• Eliminate Fire Hazards

Fire presents a grave workplace danger, especially in industrial settings or kitchens. Be vigilant about clearing away unnecessary combustibles and flammables. Keep your work area tidy and free of clutter that could fuel flames. Use flammable materials cautiously and only in well-ventilated areas away from ignition sources. Shut off and fully disconnect electrical equipment like hot plates, machinery, and heaters at the end of each shift or workday. Check that wiring is not damaged or overloaded at outlets. Know how to fully extinguish gas flames or pilot lights on devices when not in use. Ensure chemicals are properly stored in designated flammable cabinets. And know the location of your pull station and fire extinguishers in case a fire does break out.

  • Contain Hazardous Materials Properly

Hazardous materials include any substance that poses health or physical risks, like chemicals, dust, radioactive, or flammable materials. Always use extreme care when handling these agents to avoid exposure or cross-contamination. Prevent tracking toxins between work zones by dedicating separate tools and protective equipment just for use with hazardous materials. Decontaminate or dispose of these items properly. When working with hazardous substances, contain them within marked areas with proper ventilation hoods, shields, and labeled waste receptacles. Change out any clothes contaminated during your shift and wash them separately before wearing them again. 

  • Secure Stacked or Overhead Objects

Improperly stacked or stored objects create major falling hazards. Secure overhead storage shelves, cabinets, machinery, and materials so they cannot fall on workers below. When stacking boxes, equipment, or other items, follow common sense rules. Place heavy objects on the bottom of stacks for stability. Don’t overload shelves beyond weight capacities. Keep stacks low and neat without leaning or bulging items. Use restraints like straps, rails, or nets to contain loose items on shelves or racks. Never stack objects directly above walkways or workstations where falling materials could strike.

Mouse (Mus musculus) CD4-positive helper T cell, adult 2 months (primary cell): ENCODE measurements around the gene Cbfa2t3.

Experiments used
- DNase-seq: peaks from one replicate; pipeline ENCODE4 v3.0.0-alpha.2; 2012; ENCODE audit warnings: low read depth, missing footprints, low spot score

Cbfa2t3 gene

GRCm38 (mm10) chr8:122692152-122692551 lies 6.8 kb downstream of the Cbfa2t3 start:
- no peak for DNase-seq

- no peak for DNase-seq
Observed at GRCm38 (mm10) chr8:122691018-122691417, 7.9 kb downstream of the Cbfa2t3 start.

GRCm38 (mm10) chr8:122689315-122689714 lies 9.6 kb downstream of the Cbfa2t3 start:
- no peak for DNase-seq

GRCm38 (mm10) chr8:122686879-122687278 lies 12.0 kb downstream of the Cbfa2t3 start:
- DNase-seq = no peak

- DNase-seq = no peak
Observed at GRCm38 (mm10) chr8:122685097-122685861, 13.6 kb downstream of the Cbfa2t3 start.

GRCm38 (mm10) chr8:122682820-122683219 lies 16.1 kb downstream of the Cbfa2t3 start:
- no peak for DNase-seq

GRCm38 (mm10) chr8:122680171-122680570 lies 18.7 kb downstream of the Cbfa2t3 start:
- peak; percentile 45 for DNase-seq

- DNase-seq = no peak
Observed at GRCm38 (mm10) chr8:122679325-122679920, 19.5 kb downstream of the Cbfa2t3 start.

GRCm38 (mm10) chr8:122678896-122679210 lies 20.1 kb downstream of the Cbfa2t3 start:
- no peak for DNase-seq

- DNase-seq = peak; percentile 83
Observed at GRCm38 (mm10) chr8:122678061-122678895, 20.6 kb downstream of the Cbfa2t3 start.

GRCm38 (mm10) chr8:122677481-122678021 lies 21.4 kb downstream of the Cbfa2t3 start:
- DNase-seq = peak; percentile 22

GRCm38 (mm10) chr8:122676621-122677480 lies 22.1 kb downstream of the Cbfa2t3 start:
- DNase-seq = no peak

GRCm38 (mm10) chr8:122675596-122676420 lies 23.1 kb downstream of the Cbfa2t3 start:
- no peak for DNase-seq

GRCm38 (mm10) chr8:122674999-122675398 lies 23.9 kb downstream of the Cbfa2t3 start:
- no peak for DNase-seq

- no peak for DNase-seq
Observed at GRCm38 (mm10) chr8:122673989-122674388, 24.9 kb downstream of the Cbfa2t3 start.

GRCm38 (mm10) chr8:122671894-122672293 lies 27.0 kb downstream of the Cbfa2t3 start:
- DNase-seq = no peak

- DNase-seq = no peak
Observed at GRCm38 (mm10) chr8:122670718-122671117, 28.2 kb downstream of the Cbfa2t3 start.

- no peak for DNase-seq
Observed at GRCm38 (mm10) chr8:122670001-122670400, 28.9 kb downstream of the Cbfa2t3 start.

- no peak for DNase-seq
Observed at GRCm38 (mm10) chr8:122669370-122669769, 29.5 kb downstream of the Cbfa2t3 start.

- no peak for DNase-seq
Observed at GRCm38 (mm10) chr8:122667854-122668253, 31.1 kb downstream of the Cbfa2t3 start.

• Maintain Healthy Posture and Movement

Ergonomic risks like strain from repetitive motions or bent postures lead to accumulated injuries over time. Be aware of how you use your body during work tasks. Adjust your workstation so you can maintain neutral postures as you work. Get up and move around periodically to avoid staying in one position too long. Set reminders if needed. Use lifting aids when moving heavy objects rather than straining your back. Bend knees and avoid twisting when lifting manually. Arrange your computer station to prevent neck and wrist strain. Keep your wrists neutral while typing. Set monitors at eye level and keep elbows close to your body. Any tasks involving repetition or awkward positions should be broken up with breaks or rotations. 


Workplace safety ultimately depends on the worker’s mindset. Adopt a priority for staying protected and encourage those around you to do the same. Put these eight tips into practice every single day. They will become healthy habits that benefit you for your entire career. Safety may not always seem urgent at the moment, but preventing accidents before they occur is truly the wisest approach. Stay vigilant, take precautions, and keep yourself secure.